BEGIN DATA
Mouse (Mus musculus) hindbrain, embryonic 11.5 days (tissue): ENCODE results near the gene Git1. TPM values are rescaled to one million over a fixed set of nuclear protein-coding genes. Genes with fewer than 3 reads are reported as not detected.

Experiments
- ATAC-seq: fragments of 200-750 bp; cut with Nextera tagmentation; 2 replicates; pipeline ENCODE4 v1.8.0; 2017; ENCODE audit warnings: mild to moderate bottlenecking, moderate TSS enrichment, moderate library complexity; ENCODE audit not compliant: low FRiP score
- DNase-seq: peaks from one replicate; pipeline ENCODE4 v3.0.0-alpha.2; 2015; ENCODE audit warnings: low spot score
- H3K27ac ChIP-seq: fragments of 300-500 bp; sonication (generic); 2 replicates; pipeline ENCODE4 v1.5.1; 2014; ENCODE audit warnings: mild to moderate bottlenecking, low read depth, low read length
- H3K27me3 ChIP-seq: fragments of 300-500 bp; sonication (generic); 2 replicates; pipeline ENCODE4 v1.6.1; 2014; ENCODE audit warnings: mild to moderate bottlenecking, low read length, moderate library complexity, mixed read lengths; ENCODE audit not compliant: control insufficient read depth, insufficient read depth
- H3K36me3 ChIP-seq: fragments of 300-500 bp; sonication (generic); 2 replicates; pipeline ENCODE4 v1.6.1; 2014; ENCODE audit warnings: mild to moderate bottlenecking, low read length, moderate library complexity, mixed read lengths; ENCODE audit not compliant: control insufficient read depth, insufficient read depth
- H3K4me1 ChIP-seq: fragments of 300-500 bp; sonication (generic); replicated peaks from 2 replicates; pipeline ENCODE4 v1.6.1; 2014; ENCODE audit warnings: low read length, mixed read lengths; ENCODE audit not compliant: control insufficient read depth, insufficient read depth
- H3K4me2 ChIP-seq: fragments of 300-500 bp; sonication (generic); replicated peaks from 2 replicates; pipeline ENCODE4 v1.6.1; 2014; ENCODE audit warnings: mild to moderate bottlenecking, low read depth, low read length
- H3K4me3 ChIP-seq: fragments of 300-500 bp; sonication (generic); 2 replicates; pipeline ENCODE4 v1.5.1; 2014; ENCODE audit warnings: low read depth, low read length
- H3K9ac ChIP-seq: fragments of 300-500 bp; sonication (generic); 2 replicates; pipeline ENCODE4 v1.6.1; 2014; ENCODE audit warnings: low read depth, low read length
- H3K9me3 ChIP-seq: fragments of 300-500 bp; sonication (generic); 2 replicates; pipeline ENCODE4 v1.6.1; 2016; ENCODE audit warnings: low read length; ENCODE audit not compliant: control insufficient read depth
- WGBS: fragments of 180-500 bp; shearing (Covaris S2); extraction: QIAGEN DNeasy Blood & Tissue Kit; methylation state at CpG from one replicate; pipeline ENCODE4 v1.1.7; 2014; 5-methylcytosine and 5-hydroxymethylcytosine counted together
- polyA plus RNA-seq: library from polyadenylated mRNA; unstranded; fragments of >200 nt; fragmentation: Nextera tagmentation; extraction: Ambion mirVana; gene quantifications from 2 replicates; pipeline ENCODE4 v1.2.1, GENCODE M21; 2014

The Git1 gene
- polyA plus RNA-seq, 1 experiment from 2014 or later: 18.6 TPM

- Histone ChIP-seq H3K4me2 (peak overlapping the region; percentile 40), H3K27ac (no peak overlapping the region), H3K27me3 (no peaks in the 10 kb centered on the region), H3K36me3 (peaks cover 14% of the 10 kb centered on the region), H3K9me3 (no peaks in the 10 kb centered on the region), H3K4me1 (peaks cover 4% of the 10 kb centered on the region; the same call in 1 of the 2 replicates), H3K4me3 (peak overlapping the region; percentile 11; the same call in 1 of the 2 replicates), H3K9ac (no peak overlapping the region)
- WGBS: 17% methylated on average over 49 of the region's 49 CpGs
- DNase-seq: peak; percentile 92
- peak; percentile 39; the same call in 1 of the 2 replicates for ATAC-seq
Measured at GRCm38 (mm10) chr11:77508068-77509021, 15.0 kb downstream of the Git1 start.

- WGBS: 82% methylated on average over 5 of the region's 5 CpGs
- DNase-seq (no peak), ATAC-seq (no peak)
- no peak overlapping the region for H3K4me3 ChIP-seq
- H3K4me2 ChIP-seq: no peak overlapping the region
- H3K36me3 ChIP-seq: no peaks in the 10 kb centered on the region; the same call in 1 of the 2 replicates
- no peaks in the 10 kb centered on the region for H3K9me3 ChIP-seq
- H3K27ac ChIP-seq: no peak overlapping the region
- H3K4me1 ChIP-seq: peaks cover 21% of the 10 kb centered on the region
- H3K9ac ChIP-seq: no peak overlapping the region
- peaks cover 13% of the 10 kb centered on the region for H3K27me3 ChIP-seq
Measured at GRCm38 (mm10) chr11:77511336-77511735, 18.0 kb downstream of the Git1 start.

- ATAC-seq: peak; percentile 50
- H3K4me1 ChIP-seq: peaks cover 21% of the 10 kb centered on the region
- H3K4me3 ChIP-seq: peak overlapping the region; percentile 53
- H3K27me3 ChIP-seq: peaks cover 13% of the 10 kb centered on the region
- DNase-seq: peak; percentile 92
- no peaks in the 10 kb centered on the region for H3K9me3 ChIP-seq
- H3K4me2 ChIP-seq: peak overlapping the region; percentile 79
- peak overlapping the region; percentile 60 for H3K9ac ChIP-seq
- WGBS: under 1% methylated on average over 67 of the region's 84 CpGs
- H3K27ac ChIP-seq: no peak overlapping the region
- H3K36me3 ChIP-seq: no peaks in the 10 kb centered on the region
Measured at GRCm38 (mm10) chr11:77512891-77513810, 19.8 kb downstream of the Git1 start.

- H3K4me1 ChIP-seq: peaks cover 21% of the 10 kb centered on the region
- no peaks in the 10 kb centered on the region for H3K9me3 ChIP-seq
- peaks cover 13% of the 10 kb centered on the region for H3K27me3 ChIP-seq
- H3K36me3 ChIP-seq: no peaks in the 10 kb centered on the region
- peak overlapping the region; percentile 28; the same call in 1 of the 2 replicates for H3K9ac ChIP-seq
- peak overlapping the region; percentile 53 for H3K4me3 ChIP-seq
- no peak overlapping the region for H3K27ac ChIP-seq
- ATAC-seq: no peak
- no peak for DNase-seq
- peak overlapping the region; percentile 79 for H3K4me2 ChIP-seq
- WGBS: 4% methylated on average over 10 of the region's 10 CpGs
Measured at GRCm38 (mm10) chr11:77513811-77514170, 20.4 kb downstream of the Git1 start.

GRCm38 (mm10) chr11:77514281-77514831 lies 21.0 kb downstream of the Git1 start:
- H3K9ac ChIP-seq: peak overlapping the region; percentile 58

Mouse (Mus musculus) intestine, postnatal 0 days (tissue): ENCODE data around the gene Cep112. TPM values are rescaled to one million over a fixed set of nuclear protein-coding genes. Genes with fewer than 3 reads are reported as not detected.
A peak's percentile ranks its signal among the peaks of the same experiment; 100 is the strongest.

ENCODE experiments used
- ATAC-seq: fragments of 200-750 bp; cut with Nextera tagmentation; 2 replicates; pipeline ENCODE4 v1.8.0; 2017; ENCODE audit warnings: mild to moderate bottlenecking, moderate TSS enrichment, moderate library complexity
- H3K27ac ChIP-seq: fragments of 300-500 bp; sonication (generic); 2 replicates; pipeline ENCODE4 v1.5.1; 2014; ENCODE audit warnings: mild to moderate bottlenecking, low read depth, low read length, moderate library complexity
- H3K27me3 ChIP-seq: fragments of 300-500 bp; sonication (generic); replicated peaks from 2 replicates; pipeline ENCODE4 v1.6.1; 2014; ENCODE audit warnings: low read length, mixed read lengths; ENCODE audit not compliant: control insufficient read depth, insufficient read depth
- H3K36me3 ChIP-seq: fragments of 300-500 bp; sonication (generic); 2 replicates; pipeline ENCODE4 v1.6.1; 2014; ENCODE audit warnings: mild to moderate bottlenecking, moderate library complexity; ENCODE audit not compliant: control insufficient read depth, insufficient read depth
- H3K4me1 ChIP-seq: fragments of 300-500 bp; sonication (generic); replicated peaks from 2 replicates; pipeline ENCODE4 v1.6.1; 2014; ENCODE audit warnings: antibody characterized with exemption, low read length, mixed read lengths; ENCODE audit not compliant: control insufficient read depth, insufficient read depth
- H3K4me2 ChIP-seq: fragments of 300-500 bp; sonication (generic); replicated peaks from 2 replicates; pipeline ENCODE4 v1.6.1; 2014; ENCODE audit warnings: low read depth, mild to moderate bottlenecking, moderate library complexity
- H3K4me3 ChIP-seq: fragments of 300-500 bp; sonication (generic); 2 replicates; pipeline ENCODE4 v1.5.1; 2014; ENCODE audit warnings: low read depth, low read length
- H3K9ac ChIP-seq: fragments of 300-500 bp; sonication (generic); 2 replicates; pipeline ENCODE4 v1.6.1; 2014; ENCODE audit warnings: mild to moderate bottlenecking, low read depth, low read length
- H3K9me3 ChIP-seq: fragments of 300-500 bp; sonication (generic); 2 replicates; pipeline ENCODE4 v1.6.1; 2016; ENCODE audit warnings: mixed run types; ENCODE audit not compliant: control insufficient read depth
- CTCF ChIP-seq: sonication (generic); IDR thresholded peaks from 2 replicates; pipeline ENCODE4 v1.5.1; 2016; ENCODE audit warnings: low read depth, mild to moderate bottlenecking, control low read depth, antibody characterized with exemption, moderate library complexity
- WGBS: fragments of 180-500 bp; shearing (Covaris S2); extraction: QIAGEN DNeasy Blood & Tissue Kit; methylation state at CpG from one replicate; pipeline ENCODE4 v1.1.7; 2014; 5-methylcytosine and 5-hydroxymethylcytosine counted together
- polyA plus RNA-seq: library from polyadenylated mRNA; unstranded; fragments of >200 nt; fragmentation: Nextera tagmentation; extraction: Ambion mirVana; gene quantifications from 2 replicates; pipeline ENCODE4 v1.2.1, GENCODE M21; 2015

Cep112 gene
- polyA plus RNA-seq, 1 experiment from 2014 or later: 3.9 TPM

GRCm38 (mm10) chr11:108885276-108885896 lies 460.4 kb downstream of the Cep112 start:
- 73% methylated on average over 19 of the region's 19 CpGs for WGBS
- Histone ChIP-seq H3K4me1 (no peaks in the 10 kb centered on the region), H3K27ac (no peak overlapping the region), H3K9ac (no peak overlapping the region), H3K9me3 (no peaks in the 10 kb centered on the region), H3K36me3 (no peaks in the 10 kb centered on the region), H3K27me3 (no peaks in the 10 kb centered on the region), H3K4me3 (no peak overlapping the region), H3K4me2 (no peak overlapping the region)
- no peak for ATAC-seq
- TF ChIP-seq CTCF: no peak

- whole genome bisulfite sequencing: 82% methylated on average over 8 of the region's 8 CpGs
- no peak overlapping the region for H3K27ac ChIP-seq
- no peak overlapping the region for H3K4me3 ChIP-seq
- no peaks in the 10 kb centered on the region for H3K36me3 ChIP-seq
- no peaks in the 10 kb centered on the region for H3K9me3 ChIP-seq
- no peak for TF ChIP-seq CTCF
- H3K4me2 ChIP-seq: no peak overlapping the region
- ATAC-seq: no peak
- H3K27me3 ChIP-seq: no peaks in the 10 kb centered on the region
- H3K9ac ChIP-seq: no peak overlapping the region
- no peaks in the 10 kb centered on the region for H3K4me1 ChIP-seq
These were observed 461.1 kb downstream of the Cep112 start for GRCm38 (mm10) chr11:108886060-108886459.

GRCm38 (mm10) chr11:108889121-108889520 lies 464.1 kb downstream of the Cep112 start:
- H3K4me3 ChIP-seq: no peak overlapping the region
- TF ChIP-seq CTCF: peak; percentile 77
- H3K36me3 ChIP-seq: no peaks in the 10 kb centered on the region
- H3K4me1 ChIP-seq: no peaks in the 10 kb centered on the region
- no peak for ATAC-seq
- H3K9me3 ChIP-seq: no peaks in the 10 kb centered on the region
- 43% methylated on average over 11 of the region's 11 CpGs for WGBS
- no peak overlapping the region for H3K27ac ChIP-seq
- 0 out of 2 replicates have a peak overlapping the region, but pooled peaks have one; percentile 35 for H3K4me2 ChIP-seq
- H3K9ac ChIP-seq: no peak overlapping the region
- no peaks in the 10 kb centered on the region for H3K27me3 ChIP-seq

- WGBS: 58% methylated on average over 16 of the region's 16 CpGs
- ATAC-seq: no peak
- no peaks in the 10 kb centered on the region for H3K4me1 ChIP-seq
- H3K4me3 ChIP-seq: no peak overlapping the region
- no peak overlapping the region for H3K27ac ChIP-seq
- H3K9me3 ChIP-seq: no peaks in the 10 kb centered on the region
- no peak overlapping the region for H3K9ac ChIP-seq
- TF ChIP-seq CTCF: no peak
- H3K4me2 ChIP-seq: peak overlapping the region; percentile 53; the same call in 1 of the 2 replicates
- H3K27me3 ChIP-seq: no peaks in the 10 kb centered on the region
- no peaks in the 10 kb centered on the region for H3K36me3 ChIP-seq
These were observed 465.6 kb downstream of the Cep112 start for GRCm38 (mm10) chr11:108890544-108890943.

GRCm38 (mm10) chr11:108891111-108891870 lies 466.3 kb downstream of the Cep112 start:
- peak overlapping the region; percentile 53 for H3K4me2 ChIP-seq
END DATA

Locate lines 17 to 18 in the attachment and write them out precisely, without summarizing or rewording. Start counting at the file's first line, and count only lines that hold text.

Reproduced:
- Histone ChIP-seq H3K4me2 (peak overlapping the region; percentile 40), H3K27ac (no peak overlapping the region), H3K27me3 (no peaks in the 10 kb centered on the region), H3K36me3 (peaks cover 14% of the 10 kb centered on the region), H3K9me3 (no peaks in the 10 kb centered on the region), H3K4me1 (peaks cover 4% of the 10 kb centered on the region; the same call in 1 of the 2 replicates), H3K4me3 (peak overlapping the region; percentile 11; the same call in 1 of the 2 replicates), H3K9ac (no peak overlapping the region)
- WGBS: 17% methylated on average over 49 of the region's 49 CpGs